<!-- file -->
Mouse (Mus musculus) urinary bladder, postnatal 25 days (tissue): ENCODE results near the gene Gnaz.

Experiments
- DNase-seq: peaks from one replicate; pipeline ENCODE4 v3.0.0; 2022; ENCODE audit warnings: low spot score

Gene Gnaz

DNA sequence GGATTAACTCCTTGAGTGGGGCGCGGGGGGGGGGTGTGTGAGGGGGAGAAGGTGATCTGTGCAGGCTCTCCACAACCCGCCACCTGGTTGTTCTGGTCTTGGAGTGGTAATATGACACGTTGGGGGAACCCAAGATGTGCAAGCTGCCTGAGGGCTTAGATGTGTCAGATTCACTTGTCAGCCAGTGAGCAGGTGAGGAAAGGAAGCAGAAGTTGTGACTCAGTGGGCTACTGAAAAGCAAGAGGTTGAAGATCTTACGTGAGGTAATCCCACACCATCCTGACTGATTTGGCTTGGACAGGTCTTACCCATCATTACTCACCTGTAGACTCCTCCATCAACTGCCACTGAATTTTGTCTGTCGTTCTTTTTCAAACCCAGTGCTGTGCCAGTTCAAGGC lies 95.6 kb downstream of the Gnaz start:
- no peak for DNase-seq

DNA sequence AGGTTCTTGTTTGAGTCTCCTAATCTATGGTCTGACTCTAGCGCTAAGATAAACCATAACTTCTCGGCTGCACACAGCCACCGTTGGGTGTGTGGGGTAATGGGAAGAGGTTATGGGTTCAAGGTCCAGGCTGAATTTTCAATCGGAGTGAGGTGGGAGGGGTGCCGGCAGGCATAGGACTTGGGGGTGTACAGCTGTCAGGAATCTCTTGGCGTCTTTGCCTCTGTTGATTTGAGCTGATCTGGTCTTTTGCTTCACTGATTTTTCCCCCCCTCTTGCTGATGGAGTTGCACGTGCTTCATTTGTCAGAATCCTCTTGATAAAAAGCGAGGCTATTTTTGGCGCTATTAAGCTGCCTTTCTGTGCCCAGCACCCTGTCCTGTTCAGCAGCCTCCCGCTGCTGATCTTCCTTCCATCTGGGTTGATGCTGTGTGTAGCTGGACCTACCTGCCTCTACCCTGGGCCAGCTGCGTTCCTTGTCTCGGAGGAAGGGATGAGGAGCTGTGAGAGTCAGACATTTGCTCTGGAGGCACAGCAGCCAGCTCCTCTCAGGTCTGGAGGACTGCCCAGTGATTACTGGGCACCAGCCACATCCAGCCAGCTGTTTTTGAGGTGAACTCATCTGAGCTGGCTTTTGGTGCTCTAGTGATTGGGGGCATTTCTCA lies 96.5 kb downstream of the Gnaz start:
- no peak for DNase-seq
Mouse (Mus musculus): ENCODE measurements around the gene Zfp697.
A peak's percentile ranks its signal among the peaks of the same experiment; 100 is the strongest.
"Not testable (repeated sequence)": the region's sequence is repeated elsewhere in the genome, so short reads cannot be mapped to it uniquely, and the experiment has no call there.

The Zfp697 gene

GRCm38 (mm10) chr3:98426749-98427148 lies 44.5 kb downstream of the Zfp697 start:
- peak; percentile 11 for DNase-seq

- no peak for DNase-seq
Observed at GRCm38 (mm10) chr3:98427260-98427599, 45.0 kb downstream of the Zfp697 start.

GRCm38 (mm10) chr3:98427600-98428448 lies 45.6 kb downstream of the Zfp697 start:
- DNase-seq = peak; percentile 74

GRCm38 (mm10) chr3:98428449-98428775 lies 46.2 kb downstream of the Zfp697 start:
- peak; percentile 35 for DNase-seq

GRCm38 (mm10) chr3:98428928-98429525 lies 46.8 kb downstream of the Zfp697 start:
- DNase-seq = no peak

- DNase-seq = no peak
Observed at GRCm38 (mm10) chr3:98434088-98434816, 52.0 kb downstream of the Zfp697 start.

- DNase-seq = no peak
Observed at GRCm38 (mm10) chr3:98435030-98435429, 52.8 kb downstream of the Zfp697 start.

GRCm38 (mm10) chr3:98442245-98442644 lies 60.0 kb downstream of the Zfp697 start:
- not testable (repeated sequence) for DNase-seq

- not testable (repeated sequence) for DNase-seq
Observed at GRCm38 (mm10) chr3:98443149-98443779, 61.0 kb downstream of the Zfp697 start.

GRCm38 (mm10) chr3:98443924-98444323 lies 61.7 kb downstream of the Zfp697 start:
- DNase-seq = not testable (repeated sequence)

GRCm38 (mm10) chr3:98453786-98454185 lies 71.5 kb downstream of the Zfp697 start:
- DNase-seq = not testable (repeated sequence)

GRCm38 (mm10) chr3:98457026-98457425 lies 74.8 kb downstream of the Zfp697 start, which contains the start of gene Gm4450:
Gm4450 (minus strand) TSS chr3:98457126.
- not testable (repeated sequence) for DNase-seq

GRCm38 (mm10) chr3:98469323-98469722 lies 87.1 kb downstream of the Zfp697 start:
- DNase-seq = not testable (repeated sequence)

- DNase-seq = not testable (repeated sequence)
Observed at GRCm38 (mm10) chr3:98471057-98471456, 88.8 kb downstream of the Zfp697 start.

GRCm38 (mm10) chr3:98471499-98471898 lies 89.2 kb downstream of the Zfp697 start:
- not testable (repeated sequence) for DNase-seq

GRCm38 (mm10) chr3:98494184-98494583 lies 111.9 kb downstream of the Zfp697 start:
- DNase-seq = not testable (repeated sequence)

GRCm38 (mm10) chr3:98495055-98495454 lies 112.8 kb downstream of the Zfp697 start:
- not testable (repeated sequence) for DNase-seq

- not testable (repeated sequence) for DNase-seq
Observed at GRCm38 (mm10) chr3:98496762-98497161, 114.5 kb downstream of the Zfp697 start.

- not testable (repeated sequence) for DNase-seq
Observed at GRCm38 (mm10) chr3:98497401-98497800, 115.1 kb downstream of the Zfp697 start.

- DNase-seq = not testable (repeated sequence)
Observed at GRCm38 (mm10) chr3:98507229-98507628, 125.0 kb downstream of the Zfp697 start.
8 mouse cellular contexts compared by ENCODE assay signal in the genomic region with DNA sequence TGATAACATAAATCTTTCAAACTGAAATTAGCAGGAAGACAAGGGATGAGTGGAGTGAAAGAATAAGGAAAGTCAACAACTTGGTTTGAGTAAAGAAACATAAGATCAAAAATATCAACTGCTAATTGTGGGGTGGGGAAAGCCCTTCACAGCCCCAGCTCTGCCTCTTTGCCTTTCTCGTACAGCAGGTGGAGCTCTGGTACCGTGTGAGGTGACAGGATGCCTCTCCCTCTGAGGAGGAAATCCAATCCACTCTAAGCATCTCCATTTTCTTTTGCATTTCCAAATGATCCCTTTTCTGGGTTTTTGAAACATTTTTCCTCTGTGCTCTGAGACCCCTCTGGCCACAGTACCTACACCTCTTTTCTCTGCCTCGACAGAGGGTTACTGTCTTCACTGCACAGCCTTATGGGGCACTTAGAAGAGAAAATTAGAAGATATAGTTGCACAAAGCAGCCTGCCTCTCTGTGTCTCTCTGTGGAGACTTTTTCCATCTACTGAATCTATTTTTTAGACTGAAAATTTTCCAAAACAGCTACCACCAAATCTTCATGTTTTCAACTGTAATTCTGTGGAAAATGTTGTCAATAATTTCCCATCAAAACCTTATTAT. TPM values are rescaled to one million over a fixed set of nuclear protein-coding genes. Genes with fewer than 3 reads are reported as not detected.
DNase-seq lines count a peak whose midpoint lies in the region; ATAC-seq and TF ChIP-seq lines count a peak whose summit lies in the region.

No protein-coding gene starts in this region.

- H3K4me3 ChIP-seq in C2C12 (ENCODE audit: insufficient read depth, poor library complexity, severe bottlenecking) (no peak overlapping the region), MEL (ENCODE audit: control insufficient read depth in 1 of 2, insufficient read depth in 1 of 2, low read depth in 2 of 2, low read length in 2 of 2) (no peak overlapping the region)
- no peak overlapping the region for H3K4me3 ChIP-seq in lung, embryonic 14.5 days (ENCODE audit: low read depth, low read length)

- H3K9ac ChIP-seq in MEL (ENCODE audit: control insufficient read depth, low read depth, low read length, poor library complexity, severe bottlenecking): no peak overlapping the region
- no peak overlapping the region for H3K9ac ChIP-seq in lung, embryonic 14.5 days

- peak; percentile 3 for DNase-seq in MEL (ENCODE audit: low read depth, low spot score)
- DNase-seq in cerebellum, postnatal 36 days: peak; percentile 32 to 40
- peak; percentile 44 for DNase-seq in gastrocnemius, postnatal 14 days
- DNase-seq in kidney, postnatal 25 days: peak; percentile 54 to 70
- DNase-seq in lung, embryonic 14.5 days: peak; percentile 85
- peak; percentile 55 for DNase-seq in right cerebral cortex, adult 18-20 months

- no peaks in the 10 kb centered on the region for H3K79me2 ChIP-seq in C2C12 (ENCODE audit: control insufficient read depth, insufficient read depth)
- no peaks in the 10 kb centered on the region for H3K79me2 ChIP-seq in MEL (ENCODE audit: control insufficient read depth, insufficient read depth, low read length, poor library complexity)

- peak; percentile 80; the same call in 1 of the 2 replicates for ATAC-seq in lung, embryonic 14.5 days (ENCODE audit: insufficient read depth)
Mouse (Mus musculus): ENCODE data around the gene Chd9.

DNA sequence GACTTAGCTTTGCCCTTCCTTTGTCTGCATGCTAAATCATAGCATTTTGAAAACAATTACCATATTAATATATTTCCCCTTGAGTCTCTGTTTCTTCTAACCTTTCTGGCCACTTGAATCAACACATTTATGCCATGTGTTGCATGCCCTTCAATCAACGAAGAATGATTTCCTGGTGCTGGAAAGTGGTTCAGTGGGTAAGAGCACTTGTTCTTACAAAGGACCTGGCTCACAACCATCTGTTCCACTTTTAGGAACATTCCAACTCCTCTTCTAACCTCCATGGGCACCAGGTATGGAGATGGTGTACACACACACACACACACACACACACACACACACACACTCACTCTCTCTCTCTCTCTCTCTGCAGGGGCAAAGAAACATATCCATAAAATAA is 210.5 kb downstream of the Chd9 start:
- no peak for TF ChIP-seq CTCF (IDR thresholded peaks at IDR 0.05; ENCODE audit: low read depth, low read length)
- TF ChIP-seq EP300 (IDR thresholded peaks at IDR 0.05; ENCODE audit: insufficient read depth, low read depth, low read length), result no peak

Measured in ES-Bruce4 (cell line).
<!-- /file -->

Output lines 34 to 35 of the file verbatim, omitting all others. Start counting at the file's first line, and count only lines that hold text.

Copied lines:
- DNase-seq = not testable (repeated sequence)

GRCm38 (mm10) chr3:98457026-98457425 lies 74.8 kb downstream of the Zfp697 start, which contains the start of gene Gm4450: